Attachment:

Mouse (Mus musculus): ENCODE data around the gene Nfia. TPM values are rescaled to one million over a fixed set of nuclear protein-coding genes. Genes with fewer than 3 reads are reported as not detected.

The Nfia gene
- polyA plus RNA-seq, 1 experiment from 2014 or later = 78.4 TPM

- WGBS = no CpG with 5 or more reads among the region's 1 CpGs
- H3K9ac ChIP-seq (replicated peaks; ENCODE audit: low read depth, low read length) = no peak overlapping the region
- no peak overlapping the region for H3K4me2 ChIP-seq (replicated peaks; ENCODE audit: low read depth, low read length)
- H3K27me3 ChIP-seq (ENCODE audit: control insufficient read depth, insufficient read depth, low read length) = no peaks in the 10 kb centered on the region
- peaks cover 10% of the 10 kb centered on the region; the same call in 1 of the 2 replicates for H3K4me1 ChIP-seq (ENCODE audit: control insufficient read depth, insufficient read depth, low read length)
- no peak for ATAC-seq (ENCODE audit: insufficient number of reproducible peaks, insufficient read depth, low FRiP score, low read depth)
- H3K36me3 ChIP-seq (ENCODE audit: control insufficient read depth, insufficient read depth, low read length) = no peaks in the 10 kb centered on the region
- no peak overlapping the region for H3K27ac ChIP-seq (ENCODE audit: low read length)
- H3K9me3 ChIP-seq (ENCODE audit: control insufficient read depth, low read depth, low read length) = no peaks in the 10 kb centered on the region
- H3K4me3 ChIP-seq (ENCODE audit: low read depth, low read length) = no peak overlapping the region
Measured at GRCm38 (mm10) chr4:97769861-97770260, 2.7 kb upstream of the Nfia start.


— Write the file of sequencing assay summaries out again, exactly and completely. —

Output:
Mouse (Mus musculus): ENCODE data around the gene Nfia. TPM values are rescaled to one million over a fixed set of nuclear protein-coding genes. Genes with fewer than 3 reads are reported as not detected.

The Nfia gene
- polyA plus RNA-seq, 1 experiment from 2014 or later = 78.4 TPM

- WGBS = no CpG with 5 or more reads among the region's 1 CpGs
- H3K9ac ChIP-seq (replicated peaks; ENCODE audit: low read depth, low read length) = no peak overlapping the region
- no peak overlapping the region for H3K4me2 ChIP-seq (replicated peaks; ENCODE audit: low read depth, low read length)
- H3K27me3 ChIP-seq (ENCODE audit: control insufficient read depth, insufficient read depth, low read length) = no peaks in the 10 kb centered on the region
- peaks cover 10% of the 10 kb centered on the region; the same call in 1 of the 2 replicates for H3K4me1 ChIP-seq (ENCODE audit: control insufficient read depth, insufficient read depth, low read length)
- no peak for ATAC-seq (ENCODE audit: insufficient number of reproducible peaks, insufficient read depth, low FRiP score, low read depth)
- H3K36me3 ChIP-seq (ENCODE audit: control insufficient read depth, insufficient read depth, low read length) = no peaks in the 10 kb centered on the region
- no peak overlapping the region for H3K27ac ChIP-seq (ENCODE audit: low read length)
- H3K9me3 ChIP-seq (ENCODE audit: control insufficient read depth, low read depth, low read length) = no peaks in the 10 kb centered on the region
- H3K4me3 ChIP-seq (ENCODE audit: low read depth, low read length) = no peak overlapping the region
Measured at GRCm38 (mm10) chr4:97769861-97770260, 2.7 kb upstream of the Nfia start.